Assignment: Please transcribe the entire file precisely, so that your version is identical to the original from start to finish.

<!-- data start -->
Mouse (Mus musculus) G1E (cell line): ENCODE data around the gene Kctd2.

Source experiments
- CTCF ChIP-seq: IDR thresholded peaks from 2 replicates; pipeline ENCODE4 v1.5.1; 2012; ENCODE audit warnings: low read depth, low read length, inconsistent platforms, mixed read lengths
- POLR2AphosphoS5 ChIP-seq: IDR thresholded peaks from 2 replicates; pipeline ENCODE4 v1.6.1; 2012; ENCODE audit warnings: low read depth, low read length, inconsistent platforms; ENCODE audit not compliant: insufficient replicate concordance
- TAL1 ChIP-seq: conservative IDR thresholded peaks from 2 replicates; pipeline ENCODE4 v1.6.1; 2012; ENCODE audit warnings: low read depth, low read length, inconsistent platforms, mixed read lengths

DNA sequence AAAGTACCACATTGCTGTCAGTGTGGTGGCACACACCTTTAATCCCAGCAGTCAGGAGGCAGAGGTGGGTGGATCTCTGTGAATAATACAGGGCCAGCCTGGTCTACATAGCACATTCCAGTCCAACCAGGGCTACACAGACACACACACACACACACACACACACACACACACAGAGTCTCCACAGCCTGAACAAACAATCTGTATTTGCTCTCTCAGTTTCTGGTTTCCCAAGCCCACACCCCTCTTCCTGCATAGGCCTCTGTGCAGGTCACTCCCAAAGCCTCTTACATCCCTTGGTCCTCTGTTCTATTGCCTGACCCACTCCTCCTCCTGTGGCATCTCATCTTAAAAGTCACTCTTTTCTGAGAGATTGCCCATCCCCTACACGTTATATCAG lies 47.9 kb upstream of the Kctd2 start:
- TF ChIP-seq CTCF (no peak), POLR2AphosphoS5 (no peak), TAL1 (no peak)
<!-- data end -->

Mouse (Mus musculus) G1E (cell line): ENCODE data around the gene Kctd2.

Source experiments
- CTCF ChIP-seq: IDR thresholded peaks from 2 replicates; pipeline ENCODE4 v1.5.1; 2012; ENCODE audit warnings: low read depth, low read length, inconsistent platforms, mixed read lengths
- POLR2AphosphoS5 ChIP-seq: IDR thresholded peaks from 2 replicates; pipeline ENCODE4 v1.6.1; 2012; ENCODE audit warnings: low read depth, low read length, inconsistent platforms; ENCODE audit not compliant: insufficient replicate concordance
- TAL1 ChIP-seq: conservative IDR thresholded peaks from 2 replicates; pipeline ENCODE4 v1.6.1; 2012; ENCODE audit warnings: low read depth, low read length, inconsistent platforms, mixed read lengths

DNA sequence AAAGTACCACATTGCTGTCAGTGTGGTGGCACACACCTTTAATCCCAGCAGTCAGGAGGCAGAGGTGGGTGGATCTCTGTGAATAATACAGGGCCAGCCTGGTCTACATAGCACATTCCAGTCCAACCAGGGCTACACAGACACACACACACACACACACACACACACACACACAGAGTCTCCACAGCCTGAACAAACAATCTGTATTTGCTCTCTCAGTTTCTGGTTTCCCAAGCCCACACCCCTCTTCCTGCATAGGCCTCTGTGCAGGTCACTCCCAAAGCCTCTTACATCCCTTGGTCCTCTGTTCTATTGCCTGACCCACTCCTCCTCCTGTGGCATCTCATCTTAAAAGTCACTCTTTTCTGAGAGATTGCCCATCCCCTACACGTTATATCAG lies 47.9 kb upstream of the Kctd2 start:
- TF ChIP-seq CTCF (no peak), POLR2AphosphoS5 (no peak), TAL1 (no peak)